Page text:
Armed Man Bursts Into Capitol, Leads Police on Four-Floor Chase

Police gather around a car driven onto the U. S. Capitol plaza in Washington Monday
A man crashed his vehicle into a security barricade at the Capitol, ran into the building and was arrested, forcing the complex to briefly be locked down, authorities said. (Dennis Cook -- AP)
By Allison Klein and Mary Beth Sheridan
Washington Post Staff Writers
Tuesday, September 19, 2006

A man drove past security and onto the grounds of the U.S. Capitol yesterday morning and then ran deep inside the building, leading police on a wild chase covering all four main floors before he was cornered in the basement.

More than 25 officers pursued the man, and some managed to wrestle him to the floor outside a room where flags are stored. It was only after they searched him that they found a loaded gun in his waistband. No shots were fired, and no one was injured.

The man, identified as Carlos Greene, 20, also was carrying crack cocaine and cash, authorities said. He suffered a seizure after his arrest and was hospitalized last night.

Police said they had been unable to interview Greene and had not determined why he went to the Capitol in a borrowed sport-utility vehicle.

The episode raised questions about security, and authorities have promised a thorough investigation. Besides getting onto the grounds by crashing through a construction site just behind the Capitol, Greene apparently had little trouble getting inside the building through a restricted entrance on the third floor.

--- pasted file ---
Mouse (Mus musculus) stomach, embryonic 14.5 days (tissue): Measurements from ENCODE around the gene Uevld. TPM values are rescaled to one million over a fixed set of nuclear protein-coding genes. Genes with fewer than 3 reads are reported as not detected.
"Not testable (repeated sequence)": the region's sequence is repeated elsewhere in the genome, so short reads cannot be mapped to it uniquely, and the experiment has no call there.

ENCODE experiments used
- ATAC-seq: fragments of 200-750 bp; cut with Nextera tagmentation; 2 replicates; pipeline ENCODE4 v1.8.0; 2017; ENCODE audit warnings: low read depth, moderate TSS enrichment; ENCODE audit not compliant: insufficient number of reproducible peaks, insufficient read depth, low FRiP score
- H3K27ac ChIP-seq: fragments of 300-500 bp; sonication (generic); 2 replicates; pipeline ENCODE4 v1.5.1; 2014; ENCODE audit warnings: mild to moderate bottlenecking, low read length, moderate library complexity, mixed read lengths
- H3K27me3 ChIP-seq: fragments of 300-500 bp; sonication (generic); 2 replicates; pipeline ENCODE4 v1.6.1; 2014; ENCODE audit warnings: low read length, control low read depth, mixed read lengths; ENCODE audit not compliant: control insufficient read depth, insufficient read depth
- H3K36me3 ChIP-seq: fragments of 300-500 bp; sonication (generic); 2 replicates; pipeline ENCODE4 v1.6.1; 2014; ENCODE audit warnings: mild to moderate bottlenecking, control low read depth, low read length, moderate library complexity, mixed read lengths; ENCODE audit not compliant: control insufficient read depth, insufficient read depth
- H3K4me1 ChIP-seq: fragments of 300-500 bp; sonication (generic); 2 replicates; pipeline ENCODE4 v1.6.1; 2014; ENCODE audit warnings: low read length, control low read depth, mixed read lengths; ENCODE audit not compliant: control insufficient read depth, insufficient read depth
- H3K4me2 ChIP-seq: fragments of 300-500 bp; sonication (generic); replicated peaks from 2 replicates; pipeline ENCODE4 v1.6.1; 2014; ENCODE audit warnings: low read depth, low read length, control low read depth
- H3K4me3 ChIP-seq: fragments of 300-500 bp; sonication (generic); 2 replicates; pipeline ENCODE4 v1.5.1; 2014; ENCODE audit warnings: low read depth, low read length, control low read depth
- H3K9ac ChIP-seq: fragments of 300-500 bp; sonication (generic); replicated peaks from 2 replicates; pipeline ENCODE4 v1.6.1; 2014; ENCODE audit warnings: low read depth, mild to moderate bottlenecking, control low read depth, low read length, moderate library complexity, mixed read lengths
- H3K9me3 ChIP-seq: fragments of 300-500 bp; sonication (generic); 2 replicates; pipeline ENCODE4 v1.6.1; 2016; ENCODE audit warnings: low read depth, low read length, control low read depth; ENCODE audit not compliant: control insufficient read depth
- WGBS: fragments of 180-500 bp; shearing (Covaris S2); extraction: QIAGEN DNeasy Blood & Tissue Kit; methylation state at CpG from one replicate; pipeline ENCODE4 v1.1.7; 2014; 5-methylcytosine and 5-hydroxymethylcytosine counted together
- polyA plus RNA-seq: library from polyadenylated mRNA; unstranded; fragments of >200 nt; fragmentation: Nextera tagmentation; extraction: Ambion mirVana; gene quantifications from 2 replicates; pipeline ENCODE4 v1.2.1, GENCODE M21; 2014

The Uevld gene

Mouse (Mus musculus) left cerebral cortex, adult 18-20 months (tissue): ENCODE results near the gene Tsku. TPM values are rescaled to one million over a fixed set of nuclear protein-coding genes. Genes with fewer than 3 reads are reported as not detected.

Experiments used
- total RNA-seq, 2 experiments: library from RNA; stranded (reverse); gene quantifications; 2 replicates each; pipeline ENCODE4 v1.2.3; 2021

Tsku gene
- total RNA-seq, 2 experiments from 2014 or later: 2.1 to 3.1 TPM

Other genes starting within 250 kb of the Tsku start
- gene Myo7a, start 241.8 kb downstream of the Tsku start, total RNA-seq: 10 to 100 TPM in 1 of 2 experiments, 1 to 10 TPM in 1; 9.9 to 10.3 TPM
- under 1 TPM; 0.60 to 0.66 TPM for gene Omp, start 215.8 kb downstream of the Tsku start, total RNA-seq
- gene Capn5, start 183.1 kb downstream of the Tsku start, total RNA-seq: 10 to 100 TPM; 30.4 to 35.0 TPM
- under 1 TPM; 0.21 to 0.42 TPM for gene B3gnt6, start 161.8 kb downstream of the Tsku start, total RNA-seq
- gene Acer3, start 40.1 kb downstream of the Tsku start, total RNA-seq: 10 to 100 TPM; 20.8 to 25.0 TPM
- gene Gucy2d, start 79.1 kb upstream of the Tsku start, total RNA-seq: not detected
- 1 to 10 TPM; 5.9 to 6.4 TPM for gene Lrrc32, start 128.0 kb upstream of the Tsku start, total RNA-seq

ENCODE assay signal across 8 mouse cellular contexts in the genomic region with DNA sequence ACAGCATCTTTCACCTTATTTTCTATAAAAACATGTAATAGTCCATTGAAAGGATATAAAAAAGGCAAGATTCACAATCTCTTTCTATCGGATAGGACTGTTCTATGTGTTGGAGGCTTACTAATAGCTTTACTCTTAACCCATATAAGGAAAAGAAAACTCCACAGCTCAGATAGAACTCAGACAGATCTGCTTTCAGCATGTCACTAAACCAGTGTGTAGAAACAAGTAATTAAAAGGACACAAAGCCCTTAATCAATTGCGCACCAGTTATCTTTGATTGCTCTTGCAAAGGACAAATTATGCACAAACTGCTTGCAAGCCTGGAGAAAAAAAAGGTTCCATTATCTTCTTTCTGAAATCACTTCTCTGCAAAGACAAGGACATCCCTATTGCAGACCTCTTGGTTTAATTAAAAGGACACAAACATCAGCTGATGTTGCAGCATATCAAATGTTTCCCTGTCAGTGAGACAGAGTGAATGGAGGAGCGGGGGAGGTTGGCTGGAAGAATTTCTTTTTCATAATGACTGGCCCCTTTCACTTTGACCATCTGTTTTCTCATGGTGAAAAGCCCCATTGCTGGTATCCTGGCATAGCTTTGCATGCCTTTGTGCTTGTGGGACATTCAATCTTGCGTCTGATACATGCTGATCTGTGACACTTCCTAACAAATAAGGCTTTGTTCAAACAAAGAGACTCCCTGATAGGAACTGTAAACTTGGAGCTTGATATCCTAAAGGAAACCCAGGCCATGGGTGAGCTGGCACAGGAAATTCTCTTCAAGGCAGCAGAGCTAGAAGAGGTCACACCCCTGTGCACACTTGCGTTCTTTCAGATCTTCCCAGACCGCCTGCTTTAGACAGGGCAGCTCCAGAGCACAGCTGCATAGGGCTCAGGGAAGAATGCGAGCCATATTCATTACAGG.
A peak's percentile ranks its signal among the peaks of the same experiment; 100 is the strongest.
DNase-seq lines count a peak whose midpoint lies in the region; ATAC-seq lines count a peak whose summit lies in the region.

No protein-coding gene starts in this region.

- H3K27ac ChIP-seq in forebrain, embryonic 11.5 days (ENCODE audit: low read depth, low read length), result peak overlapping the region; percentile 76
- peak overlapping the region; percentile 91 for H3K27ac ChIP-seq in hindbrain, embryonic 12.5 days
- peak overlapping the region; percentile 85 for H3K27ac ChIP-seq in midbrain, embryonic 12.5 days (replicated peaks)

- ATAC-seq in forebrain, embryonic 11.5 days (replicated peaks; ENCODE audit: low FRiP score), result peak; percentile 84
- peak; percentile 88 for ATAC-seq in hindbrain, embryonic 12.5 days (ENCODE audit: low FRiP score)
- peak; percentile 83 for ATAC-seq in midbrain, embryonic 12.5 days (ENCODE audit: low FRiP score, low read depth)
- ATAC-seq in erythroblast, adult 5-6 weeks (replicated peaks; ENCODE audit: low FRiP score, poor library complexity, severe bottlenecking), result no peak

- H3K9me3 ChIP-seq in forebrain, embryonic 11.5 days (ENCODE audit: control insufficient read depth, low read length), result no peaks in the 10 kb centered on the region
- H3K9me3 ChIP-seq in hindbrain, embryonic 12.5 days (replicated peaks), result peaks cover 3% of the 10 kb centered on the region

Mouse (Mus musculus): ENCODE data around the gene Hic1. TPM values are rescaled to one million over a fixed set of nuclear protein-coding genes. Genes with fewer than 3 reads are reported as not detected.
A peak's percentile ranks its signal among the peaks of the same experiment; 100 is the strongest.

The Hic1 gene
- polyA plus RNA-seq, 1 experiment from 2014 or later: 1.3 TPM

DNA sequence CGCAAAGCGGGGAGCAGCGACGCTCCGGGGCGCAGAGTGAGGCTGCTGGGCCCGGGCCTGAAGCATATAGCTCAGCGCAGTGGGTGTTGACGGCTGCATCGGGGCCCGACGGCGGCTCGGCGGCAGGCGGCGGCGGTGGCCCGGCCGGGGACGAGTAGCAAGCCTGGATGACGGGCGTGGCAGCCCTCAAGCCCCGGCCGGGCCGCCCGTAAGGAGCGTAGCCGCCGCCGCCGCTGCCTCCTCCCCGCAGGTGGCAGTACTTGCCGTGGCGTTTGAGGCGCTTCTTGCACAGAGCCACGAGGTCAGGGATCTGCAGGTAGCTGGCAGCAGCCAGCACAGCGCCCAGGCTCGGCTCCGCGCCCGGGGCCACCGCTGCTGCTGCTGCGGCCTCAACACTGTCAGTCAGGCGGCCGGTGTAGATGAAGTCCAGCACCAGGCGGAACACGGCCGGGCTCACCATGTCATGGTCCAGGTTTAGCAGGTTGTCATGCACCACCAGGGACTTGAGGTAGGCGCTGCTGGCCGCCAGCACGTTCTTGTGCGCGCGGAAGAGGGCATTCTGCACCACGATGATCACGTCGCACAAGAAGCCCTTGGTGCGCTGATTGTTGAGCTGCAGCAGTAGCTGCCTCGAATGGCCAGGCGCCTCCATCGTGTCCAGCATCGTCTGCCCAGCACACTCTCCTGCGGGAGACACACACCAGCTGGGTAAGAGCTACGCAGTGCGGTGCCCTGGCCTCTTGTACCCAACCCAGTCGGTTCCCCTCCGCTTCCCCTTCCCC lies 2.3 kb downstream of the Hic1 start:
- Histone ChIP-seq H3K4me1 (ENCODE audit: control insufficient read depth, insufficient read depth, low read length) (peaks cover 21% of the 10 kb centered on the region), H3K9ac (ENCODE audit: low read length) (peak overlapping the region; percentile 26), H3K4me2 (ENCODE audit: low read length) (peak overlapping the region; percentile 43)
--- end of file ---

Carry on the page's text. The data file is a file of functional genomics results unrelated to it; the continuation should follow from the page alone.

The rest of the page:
The incident was remarkable in light of the security buildup that followed the slayings of two Capitol Police officers in 1998 and the roughly $2 billion Congress has budgeted for its security since the Sept. 11, 2001, terrorist attacks. It also uncovered weaknesses in a Capitol police force that has grown to 2,300 officers -- bigger than the police departments of some cities.

"It's not a good set of circumstances when a person with a gun can enter the Capitol," said former Capitol Police chief Terrance W. Gainer, who left the department in the spring. "Something didn't happen right."

The incident began about 7:45 a.m. and ended minutes later. Authorities locked down the Capitol until 9 a.m. while they sorted out what had happened, and the security gaps were quickly apparent. It was not until 5:30 p.m. that Acting Capitol Police Chief Christopher M. McGaffin came forward to give the first official account; throughout the day, his spokeswoman declined repeatedly to talk to reporters.

McGaffin pledged to review security and make all needed improvements.

"This was unacceptable by my expectations for the Capitol Police," he said. "It was an unfortunate breach of our security, but it wasn't a total breach. . . . We isolated this individual. We subdued him. No one was hurt."

Greene, of Silver Spring, had drugs in his system, McGaffin said. Greene, who will be charged with possession of a handgun and related offenses, including assaulting a police officer, McGaffin said, could be in U.S. District Court by today.

Court records show that Greene has had brushes with the law in Maryland and the District in the past three years. He was convicted of disorderly conduct in Montgomery County and of fleeing a law enforcement officer in the District. He is awaiting trial in the District after a June arrest on gun and traffic charges. He was to appear today before a judge in Montgomery for allegedly violating terms of his probation.

CONTINUED     1        >

© 2006 The Washington Post Company